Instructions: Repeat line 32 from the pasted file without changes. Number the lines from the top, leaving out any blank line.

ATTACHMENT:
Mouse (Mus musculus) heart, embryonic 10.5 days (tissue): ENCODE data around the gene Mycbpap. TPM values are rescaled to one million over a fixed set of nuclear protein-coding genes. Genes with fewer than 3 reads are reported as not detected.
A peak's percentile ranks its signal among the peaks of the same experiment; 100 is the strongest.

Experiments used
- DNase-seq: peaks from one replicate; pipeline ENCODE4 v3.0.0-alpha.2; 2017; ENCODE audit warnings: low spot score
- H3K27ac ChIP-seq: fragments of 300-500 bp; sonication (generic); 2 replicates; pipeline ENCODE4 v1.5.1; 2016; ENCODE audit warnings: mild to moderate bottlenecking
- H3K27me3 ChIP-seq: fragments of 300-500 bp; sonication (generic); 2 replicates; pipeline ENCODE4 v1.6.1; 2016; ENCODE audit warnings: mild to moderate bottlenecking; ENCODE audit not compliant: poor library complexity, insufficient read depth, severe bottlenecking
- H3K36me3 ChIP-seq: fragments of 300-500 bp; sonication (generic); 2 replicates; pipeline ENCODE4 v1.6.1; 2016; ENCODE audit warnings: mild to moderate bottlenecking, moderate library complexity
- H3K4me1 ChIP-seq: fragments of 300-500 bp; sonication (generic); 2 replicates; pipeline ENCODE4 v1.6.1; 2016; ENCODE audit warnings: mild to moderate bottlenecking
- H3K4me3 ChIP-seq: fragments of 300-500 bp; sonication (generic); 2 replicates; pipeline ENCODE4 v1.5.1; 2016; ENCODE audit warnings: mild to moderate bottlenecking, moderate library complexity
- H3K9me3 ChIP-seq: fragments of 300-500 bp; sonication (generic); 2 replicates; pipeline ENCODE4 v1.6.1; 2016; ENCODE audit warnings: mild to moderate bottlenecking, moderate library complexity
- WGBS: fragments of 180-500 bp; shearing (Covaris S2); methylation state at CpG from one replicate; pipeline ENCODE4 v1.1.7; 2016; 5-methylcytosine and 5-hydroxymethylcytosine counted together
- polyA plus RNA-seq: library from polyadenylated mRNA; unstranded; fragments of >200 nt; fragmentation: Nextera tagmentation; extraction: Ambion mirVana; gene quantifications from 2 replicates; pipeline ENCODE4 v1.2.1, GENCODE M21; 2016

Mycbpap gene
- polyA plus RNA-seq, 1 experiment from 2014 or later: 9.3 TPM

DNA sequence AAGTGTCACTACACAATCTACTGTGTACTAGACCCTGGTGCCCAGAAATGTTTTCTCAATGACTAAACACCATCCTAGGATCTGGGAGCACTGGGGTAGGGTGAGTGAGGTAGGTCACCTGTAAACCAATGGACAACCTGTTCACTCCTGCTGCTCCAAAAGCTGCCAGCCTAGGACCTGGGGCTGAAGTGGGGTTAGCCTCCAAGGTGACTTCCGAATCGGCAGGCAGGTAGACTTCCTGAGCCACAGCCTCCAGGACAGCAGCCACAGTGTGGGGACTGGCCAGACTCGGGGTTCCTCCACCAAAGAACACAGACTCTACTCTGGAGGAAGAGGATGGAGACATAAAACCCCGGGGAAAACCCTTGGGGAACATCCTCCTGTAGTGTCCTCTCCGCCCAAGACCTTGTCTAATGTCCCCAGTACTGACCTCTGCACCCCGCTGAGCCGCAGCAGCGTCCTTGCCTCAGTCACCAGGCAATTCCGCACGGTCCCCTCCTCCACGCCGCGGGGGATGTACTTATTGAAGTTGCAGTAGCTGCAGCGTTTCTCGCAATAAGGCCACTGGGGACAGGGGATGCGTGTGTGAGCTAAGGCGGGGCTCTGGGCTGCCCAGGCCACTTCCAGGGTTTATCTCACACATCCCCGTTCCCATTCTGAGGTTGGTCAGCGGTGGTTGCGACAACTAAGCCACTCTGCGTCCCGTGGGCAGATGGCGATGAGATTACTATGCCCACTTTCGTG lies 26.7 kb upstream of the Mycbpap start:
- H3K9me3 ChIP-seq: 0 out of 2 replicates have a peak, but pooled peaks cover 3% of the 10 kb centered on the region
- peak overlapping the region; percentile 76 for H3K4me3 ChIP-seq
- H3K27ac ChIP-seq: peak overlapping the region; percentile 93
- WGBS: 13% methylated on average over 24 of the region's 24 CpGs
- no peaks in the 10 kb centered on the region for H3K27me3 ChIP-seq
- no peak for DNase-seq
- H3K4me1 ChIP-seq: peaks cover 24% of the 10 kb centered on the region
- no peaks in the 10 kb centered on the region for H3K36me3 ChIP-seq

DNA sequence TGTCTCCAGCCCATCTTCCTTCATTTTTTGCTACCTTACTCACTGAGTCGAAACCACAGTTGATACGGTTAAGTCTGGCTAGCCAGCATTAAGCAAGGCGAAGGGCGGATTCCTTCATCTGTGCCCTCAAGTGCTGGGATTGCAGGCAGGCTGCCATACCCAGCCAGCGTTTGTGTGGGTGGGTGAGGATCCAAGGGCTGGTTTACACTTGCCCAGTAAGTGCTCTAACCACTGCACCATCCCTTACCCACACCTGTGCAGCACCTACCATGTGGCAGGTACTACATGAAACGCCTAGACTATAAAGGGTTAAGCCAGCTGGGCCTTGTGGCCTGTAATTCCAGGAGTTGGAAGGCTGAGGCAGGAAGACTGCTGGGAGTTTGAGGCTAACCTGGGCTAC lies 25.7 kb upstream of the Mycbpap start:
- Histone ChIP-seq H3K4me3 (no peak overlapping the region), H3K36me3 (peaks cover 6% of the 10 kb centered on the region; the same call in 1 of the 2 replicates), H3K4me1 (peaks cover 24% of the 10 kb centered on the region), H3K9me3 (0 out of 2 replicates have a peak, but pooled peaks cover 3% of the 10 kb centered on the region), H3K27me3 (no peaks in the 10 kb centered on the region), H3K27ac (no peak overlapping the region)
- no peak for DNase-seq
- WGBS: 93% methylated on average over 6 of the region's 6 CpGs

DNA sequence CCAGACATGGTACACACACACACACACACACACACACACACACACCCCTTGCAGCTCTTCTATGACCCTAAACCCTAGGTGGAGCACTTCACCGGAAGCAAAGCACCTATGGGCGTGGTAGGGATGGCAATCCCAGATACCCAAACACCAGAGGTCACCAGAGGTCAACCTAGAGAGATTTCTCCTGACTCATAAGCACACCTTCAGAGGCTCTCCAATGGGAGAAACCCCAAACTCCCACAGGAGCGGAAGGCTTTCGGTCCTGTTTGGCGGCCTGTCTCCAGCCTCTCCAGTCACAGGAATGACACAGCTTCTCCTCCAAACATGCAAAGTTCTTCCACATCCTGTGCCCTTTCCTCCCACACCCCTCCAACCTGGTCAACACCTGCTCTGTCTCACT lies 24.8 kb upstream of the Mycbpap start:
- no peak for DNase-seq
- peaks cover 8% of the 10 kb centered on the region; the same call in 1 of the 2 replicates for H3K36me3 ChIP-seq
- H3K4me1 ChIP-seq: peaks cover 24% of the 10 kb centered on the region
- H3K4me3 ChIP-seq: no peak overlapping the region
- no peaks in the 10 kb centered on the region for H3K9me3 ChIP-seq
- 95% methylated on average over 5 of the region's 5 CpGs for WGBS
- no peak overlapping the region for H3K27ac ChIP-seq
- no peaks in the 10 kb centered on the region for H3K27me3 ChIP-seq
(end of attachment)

- H3K4me3 ChIP-seq: no peak overlapping the region